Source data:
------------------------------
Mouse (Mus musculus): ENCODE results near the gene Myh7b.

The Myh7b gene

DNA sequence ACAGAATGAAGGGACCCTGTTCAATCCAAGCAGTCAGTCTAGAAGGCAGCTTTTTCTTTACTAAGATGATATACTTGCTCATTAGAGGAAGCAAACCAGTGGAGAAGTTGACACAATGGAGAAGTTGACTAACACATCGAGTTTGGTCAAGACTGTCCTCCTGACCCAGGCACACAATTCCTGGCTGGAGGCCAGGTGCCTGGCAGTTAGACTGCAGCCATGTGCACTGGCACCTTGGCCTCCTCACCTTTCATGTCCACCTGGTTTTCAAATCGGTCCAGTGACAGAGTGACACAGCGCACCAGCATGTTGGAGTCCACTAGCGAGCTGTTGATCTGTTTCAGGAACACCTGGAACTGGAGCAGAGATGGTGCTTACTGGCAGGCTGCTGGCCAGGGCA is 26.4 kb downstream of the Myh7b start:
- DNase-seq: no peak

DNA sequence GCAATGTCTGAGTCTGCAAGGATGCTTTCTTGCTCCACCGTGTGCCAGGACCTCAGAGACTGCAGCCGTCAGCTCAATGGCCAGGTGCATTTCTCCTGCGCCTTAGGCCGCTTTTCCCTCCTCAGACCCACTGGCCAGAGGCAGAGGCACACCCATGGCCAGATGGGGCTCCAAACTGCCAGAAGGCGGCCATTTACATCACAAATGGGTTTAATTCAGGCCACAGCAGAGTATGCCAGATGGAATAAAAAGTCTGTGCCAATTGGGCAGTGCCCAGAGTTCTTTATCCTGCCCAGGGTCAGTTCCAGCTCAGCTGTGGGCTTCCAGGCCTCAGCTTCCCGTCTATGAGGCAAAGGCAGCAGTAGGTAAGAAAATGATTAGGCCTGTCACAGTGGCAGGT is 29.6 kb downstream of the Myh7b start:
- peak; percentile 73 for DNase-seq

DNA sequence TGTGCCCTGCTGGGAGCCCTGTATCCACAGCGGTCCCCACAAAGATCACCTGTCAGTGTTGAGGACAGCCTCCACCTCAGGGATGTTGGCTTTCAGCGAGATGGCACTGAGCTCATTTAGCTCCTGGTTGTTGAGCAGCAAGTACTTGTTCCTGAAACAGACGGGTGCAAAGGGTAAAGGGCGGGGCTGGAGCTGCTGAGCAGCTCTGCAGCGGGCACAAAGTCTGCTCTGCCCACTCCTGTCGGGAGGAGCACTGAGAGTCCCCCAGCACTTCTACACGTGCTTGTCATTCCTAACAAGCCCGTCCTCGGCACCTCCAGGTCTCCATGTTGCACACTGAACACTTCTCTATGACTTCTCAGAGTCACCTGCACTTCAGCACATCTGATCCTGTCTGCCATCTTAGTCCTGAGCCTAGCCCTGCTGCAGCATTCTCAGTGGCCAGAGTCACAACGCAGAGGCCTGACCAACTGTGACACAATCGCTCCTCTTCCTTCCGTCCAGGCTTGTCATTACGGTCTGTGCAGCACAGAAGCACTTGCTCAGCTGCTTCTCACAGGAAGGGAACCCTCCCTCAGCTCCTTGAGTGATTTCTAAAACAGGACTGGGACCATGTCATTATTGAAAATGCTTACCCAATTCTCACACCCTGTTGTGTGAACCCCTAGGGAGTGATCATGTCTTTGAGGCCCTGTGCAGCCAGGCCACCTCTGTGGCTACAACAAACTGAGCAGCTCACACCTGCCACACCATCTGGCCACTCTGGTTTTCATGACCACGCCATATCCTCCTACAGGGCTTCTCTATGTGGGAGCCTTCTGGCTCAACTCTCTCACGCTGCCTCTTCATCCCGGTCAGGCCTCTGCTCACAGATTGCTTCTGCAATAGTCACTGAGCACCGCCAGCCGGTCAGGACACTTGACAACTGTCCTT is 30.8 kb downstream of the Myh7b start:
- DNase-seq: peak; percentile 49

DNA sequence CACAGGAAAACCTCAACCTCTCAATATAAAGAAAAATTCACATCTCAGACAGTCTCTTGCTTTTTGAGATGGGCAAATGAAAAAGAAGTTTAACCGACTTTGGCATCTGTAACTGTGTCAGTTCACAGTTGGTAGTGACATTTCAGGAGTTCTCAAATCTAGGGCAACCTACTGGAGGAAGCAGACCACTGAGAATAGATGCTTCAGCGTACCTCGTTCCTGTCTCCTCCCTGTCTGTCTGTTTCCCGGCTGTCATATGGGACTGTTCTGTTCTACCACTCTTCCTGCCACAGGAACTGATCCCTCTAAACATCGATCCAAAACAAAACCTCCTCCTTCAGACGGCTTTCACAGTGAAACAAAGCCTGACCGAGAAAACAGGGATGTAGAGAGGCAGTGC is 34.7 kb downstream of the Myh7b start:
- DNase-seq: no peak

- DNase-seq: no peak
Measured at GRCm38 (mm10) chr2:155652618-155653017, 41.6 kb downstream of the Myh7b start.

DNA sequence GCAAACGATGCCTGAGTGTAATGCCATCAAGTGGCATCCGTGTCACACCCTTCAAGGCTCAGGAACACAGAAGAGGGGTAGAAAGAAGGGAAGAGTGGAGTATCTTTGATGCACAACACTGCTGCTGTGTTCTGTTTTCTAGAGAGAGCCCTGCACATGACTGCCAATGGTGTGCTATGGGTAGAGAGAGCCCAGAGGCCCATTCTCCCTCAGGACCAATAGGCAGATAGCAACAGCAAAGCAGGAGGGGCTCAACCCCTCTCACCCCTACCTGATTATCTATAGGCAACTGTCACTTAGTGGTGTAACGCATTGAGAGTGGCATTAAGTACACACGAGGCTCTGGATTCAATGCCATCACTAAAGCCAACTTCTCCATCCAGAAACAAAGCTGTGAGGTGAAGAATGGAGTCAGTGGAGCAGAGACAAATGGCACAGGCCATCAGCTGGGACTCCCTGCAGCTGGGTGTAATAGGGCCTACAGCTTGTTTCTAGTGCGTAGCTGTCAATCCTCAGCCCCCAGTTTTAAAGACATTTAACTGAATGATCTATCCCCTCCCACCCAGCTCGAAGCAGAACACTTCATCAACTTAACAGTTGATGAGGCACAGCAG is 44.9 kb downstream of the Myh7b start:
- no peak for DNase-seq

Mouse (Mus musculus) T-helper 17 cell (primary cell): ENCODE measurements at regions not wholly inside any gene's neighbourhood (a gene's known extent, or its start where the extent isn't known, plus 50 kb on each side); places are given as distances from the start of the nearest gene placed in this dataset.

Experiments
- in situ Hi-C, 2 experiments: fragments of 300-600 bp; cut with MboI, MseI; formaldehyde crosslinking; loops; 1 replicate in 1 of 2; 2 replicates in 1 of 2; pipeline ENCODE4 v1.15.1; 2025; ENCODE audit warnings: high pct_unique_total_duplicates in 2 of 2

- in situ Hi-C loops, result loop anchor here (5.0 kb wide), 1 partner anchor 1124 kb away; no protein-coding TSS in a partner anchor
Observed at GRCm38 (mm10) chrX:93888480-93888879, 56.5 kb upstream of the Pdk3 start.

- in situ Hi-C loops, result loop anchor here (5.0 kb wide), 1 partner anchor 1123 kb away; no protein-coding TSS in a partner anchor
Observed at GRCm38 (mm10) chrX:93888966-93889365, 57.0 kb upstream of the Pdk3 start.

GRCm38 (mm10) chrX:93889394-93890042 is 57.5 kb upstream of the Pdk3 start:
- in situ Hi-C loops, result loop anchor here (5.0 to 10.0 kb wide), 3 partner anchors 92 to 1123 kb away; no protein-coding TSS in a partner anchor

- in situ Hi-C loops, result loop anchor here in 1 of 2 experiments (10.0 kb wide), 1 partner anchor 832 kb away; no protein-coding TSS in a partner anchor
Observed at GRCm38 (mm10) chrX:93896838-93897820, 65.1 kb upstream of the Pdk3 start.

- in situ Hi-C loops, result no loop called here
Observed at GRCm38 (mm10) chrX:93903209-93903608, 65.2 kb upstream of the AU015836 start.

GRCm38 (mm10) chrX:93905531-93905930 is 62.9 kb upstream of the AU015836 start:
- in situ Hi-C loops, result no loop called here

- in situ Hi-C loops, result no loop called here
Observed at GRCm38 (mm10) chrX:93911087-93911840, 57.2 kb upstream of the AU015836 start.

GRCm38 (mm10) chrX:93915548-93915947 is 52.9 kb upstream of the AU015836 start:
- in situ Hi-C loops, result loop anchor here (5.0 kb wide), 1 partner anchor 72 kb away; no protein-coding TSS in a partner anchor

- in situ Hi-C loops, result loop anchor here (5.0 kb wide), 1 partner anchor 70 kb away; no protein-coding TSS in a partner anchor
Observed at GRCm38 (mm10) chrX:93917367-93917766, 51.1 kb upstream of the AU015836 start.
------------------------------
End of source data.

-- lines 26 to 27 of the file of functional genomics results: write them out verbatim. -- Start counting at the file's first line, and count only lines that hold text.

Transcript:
- in situ Hi-C loops, result no loop called here
Observed at GRCm38 (mm10) chrX:93903209-93903608, 65.2 kb upstream of the AU015836 start.